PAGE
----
First Under-19 Test at Scarborough - England Under 19's won by 9 wickets
South Africa U19's - first inns: 232 & second inns: 161
England U19's - first inns: 305 & second inns: 89-1
Middlesex's young leg spinner Luke Hollman shone with the ball in Scarborough, as England Under 19's defeated South Africa Under 19's by nine wickets to go 1-0 up in the two match series.
Hollman and Jack Plom from Essex were the difference with the ball, as England Under-19s claimed their first red-ball win in 12 Tests - stretching back more than five years in Scarborough.
Hollman, who had taken 4 for 39 in the first innings added another two wickets in the second innings, going for just 30 runs off 22 miserly overs, to finish with match figures of 6 for 69 from 47 hugely impressive overs. Plom, the Essex seamer who had taken three for 45 in South Africa’s first innings on Sunday, added four for 56 in the second as the tourists were bowled out for 161 – leaving England needing only 89 for victory.
Hollman had also earlier added crucial runs down the order in England's first innings, as did fellow Middlesex teammate Jack Davies, with the pair hitting 45 and 26 respectively. Wicket-keeper batsman Davies also kept tidily throughout the game, taking two catches and a stumping.
Set a target of just 89 for victory, England knocked off the runs inside 14 overs with Kent’s Ollie Robinson promoted to open in place of Warwickshire’s Liam Banks, who had gone for x-rays after suffering a finger injury in the field, and making 34 from 27 balls in a stand of 69 with Gloucestershire’s Ben Charlesworth – who ended unbeaten on 41 from 37.
Derbyshire seamer Alfie Gleadall also took two wickets in South Africa’s second innings but head coach Jon Lewis reserved his highest praise for Hollman and captain Tom Banton, whose 137 in the first innings proved the difference between the teams.
“The result looks convincing, but there were moments in the game where it was much closer than that,” said Lewis. “We won critical moments in the game – for instance our partnerships late in our first innings, with Jack Davies supporting Banton, and Hollman with the tail-enders.”
Hollman made 45, then the tall Middlesex leg-spinner added two for 30 to his four first-innings wickets. “He’s one of five lads who are 17 or under in this side, which is exciting,” added Lewis. “He’s stood out in this game in terms of delivering his skill as a leg-spinner, and he’s dominated with the ball. He’s been outstanding.
“Banton’s innings was head and shoulders above the rest of the game – although the South Africa coach has just reminded me he got dropped early on, which is one of those moments that could have made a big difference.
“But he played a fantastic innings. He looks a really good young player, and his game has really developed over the last couple of years since I first saw him. That is credit to Somerset, and himself, and also the opportunities he’s been afforded by the Under-19s programme has helped him grow as a player and as a person – his decision-making is much better than it has been in the past, and he clearly now understands the art of batsmanship. His innings was really the difference between the teams.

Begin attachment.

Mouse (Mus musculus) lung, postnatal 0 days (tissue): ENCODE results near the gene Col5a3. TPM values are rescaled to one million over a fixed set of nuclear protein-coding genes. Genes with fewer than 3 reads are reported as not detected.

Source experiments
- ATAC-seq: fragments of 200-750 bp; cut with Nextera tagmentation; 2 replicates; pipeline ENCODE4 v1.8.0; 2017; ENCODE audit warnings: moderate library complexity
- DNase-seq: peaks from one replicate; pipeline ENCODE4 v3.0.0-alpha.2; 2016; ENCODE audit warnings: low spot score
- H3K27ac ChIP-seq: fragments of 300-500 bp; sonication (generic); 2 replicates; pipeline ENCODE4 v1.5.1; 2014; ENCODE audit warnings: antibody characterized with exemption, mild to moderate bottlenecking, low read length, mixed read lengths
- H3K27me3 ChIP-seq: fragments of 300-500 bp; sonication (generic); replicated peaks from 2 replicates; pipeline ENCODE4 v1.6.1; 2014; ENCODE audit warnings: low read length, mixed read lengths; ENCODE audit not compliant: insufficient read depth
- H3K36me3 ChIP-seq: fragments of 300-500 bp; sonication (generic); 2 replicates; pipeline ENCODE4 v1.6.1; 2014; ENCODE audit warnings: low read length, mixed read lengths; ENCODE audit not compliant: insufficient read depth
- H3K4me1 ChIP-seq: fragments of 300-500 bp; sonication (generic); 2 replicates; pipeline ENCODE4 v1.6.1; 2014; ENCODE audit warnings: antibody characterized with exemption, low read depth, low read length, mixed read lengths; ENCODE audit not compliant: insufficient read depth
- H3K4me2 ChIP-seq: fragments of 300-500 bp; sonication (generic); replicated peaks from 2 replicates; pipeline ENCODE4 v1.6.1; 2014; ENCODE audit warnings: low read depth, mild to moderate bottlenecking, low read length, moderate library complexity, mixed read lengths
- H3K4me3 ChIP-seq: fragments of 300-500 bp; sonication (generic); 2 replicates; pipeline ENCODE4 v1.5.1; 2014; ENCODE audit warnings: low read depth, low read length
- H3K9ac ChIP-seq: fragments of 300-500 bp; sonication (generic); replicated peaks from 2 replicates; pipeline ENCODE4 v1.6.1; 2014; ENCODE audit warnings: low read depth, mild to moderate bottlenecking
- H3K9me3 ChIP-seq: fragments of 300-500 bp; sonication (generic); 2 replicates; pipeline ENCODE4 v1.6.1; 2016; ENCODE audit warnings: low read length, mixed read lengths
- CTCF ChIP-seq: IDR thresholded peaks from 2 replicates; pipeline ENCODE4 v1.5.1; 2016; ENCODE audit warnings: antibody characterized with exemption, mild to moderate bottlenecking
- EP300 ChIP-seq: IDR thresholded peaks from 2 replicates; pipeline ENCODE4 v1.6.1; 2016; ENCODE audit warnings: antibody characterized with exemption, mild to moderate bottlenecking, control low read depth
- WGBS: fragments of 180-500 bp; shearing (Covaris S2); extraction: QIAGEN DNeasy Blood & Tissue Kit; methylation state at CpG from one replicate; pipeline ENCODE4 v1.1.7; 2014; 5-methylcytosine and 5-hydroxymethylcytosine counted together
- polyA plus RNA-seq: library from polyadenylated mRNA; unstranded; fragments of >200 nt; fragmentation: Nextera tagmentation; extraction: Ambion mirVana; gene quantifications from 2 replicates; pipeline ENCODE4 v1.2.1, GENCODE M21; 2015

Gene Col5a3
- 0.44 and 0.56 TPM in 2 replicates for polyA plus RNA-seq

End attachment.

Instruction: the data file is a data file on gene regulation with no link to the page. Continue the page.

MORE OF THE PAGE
“If you’d asked me even before we met up last week if I saw him as a captain, I would have said 100% no. However having experienced him last week at Loughborough, and seeing the changes he’s made this season - and that would be a lot to do with being around a professional squad for the first time at Somerset - he’s changed. And there’s a guy there who’s able to lead this group, which he’s done very well over the course of this game.”
England had lost four and drawn seven of their Under-19s Tests since a team including Ben Duckett, Ed Barnard and led by Oli Stone beat South Africa in Cape Town in January 2013.
And this win was all the more impressive as it was achieved without several eligible players who were omitted to allow them to continue playing for their counties in the Vitality Blast.
“The other lads are kicking on, which is what we want as a programme,” Lewis reflected. “I said to Will Jacks, Dillon Pennington, Harry Brook, Henry Brookes, I don’t want to see you, I want you to be playing first-team cricket – and Henry’s already been picked in the Lions squad, which means this programme is working. We’re adding value to the counties, and we’re helping push on young players, by giving them broader and different experiences.
“It’s very different putting on an England jersey, different pressures playing for your country. As a result of the injuries to Tom Lammonby and Greg Willows, we’ve brought in two 17-year-old lads, and Ben Charlesworth and Jack Haynes, both of whom will be available for the next Under-19s World Cup, are now having experiences of playing international cricket. They’re lapping it up. They’ve had a winning experience, and now they get another training period, and can they repeat?”
The teams meet again in a second four-day match at Durham’s Emirates Riverside starting next Monday, before a three-match Royal London One-Day Series the following week. Banks was cleared of any serious damage, so he is expected to be available.